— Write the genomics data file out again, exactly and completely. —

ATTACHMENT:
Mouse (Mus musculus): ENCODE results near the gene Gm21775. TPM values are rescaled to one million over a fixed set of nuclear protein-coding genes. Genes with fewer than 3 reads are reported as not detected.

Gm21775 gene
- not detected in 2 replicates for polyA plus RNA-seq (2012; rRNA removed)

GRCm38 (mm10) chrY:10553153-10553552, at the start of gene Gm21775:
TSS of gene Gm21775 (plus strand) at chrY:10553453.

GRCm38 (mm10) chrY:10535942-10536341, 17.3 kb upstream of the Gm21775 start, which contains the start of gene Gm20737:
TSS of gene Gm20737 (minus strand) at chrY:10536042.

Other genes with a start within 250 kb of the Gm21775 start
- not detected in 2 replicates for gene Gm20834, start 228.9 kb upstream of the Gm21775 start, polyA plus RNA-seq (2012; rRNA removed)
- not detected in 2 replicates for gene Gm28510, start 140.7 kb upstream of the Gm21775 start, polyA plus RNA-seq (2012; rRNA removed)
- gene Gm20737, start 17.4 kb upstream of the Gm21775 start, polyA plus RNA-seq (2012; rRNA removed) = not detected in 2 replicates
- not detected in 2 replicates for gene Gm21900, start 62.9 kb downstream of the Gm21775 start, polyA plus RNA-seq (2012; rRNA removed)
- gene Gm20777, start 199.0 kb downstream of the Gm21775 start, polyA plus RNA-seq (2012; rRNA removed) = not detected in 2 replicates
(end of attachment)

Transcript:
Mouse (Mus musculus): ENCODE results near the gene Gm21775. TPM values are rescaled to one million over a fixed set of nuclear protein-coding genes. Genes with fewer than 3 reads are reported as not detected.

Gm21775 gene
- not detected in 2 replicates for polyA plus RNA-seq (2012; rRNA removed)

GRCm38 (mm10) chrY:10553153-10553552, at the start of gene Gm21775:
TSS of gene Gm21775 (plus strand) at chrY:10553453.

GRCm38 (mm10) chrY:10535942-10536341, 17.3 kb upstream of the Gm21775 start, which contains the start of gene Gm20737:
TSS of gene Gm20737 (minus strand) at chrY:10536042.

Other genes with a start within 250 kb of the Gm21775 start
- not detected in 2 replicates for gene Gm20834, start 228.9 kb upstream of the Gm21775 start, polyA plus RNA-seq (2012; rRNA removed)
- not detected in 2 replicates for gene Gm28510, start 140.7 kb upstream of the Gm21775 start, polyA plus RNA-seq (2012; rRNA removed)
- gene Gm20737, start 17.4 kb upstream of the Gm21775 start, polyA plus RNA-seq (2012; rRNA removed) = not detected in 2 replicates
- not detected in 2 replicates for gene Gm21900, start 62.9 kb downstream of the Gm21775 start, polyA plus RNA-seq (2012; rRNA removed)
- gene Gm20777, start 199.0 kb downstream of the Gm21775 start, polyA plus RNA-seq (2012; rRNA removed) = not detected in 2 replicates